In a series of letters this week, the Internal Revenue Service (IRS) gave advice to late filers, those who have extended until October and nonprofits. Taxpayers who missed the April 18 filing deadline should file promptly. Those who filed for an extension have until October 17 to file. The nonprofit filing date is May 16, 2022.
- Automatic Filing Extension — There are several groups that qualify for an automatic extension. Military members serving in a combat zone have an extension of at least 180 days. Support personnel in the combat zone generally also qualify for this extension. Taxpayers who reside outside the United States usually qualify for a two-month extension. Finally, disaster victims in federal designated areas may qualify for an extension.
- Refunds Issued Without Penalty — Taxpayers who missed the April deadline but qualify for a refund may file without penalty. They are encouraged to use IRS Free File on the IRS.gov website. These individuals may benefit from the Earned Income Tax Credit, Child and Dependent Care Credit or Child Tax Credit. Some may also receive a 2021 Recovery Rebate Credit. The late–filers who use an electronic method will usually receive a refund within 21 days. The "Where's My Refund?" tool on IRS.gov is helpful in understanding the status of your refund.
- Reduced Penalties for Late Filers — If you have missed the filing deadline, you should still file your taxes and pay as soon as possible. The failure to file penalty is 5% of the tax owed for each late month, up to 5 months. If you file over 60 days after the April 18 due date, the minimum penalty is $435 or 100% of the unpaid tax, whichever is less. If you have filed and paid your taxes timely for the past three years and meet specific requirements, you may qualify for penalty relief. The penalty abatement page on IRS.gov offers additional information.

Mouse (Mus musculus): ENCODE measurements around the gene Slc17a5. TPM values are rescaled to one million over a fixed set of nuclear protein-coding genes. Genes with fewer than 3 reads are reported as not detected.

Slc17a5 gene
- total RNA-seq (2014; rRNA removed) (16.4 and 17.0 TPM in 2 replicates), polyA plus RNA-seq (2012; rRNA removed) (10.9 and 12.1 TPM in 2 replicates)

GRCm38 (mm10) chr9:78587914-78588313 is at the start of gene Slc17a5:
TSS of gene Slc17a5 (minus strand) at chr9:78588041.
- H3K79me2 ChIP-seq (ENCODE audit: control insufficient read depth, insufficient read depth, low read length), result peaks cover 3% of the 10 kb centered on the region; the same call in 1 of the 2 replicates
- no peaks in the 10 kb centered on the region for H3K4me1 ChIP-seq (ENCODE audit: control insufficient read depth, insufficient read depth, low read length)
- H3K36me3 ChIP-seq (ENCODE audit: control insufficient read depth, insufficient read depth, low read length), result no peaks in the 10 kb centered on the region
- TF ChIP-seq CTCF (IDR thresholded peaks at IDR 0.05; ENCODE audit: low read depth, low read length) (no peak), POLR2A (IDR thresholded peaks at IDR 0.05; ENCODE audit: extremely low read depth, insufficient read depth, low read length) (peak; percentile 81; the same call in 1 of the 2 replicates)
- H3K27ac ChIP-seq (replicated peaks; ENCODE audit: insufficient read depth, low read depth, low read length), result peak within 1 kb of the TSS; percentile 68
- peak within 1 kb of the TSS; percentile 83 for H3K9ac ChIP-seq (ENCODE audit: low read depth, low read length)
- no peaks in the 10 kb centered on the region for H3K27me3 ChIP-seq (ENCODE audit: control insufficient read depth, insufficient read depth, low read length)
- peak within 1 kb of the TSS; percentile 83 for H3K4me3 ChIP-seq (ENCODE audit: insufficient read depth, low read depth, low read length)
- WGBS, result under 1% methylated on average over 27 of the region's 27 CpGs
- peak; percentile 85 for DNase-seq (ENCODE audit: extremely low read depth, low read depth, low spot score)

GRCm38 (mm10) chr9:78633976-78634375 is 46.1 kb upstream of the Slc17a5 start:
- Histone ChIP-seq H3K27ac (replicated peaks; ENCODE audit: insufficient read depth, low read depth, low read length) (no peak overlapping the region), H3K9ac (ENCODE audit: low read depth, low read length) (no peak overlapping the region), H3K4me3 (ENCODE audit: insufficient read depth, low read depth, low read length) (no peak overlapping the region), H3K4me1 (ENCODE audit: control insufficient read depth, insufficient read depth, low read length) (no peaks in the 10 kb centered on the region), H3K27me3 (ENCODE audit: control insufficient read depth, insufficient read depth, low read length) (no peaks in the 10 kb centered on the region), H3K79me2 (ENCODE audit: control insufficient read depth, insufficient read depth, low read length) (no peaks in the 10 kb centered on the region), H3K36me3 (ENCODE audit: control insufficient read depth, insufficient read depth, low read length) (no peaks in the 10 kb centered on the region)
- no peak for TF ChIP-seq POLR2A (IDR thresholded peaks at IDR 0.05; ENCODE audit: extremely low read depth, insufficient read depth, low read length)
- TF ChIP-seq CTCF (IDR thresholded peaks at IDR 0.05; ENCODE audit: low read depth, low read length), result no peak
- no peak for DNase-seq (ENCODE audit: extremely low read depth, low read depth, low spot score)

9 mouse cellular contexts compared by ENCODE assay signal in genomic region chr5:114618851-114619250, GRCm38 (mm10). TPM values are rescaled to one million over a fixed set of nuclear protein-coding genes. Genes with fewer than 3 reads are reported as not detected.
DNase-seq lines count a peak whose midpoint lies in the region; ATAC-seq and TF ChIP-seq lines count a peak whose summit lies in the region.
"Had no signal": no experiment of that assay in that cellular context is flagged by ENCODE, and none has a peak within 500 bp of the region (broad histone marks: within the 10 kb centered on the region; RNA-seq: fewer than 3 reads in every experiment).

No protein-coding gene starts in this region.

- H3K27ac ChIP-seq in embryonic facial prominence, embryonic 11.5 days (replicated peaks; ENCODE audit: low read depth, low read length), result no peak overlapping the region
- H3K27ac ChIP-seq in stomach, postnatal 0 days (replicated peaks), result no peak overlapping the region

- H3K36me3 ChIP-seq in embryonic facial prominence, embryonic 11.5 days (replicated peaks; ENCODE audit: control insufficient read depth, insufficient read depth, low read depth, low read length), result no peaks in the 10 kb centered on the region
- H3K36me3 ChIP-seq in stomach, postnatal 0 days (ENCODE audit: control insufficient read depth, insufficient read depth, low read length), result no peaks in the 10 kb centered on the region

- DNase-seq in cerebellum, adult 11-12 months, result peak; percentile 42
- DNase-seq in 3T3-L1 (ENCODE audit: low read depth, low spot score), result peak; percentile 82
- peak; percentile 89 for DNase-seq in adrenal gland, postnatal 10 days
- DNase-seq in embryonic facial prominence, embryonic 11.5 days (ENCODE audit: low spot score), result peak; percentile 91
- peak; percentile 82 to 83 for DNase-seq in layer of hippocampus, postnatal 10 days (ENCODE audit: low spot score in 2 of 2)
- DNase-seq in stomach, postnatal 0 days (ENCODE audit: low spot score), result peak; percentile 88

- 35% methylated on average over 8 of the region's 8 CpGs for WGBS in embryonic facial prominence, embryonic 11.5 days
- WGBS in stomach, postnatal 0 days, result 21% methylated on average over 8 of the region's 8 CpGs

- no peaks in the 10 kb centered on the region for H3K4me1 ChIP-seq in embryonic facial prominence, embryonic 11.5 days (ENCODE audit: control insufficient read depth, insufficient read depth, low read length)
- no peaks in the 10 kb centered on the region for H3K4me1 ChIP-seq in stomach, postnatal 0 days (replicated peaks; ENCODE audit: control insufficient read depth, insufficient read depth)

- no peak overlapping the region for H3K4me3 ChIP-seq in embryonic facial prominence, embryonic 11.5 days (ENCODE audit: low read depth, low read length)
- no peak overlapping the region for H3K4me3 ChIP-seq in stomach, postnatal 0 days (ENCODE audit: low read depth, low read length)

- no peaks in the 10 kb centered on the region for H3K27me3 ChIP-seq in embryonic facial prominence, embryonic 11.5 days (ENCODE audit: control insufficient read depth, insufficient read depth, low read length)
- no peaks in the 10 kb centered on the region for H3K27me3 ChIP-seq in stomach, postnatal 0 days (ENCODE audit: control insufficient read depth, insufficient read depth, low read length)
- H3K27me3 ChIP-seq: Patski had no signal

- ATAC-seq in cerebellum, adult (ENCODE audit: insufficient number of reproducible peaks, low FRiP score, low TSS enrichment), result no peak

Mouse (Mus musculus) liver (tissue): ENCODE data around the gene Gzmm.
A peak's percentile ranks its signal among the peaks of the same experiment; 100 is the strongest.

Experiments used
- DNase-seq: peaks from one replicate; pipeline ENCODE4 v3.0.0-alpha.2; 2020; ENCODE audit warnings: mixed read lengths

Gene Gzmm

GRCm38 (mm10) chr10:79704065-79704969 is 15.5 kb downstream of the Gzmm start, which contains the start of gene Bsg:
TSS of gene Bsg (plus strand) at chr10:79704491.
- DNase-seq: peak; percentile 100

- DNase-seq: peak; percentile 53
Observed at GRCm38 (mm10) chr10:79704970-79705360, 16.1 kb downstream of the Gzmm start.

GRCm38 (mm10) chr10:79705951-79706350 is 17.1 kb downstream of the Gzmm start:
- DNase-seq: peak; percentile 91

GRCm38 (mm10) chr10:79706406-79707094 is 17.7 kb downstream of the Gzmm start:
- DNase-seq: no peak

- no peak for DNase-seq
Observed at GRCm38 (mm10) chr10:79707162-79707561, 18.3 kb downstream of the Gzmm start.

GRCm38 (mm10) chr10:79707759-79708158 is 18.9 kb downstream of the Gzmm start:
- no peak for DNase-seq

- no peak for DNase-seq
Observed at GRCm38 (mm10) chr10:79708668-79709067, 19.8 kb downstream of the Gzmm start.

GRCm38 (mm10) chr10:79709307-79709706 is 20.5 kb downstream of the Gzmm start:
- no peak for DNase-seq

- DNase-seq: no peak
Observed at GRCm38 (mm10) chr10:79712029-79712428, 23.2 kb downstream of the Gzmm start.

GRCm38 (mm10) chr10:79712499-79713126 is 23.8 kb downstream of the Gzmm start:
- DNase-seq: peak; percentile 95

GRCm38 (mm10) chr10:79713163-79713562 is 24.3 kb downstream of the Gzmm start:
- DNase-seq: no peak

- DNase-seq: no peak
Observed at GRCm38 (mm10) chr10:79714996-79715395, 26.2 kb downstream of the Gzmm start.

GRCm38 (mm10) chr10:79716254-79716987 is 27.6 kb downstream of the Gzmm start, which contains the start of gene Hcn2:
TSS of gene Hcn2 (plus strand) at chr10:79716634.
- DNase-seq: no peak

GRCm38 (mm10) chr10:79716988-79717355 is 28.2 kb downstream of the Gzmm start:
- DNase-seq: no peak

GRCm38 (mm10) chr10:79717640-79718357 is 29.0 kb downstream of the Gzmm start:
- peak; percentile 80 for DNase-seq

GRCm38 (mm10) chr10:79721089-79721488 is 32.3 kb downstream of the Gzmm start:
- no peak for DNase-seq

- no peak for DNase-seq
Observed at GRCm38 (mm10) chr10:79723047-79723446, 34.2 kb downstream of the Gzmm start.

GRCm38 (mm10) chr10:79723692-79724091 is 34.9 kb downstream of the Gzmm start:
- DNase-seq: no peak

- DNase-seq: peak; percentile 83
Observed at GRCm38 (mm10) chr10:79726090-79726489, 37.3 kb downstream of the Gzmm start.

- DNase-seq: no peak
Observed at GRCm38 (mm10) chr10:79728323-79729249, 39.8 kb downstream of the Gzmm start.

- Payment of Your Taxes — If you owe taxes, you may pay with an IRS Online Account, IRS Direct Pay, a debit or credit card, a digital wallet or you may apply online for a payment plan. If you pay electronically, you should receive a prompt confirmation by email.
- Extensions to October 17 — Taxpayers may file for a six-month extension until October 17, 2022. There are automatic extensions for military members in combat zones and taxpayers living outside the US. Many victims in specific areas of the nation with federally declared disasters may delay filing. Some individuals in Arkansas, Illinois, Kentucky and Tennessee who were in zones with tornadoes and flooding may delay filing until May 16, 2022.
- Nonprofit Organizations — The information and tax returns for tax–exempt organizations have a May 16, 2022 filing deadline. These organizations should file IRS Form 990, 990–EZ, 990–PF or 990–T by this date. The nonprofit forms must be filed electronically. Robert Malone, Director of Exempt Organizations and Government Entities stated, "To help exempt organizations comply with their filing requirements, the IRS provides a series of pre–recorded online workshops. These workshops are designed to assist officers, board members and volunteers with the steps they need to take to maintain their tax–exempt status, including filing annual information returns."
If a nonprofit is not able to file by May 16, it should file IRS Form 8868, Application for Extension of Time. If tax is due for unrelated business taxable income, that payment is required by May 16. However, most organizations are permitted to obtain the six–month extension with no tax payments.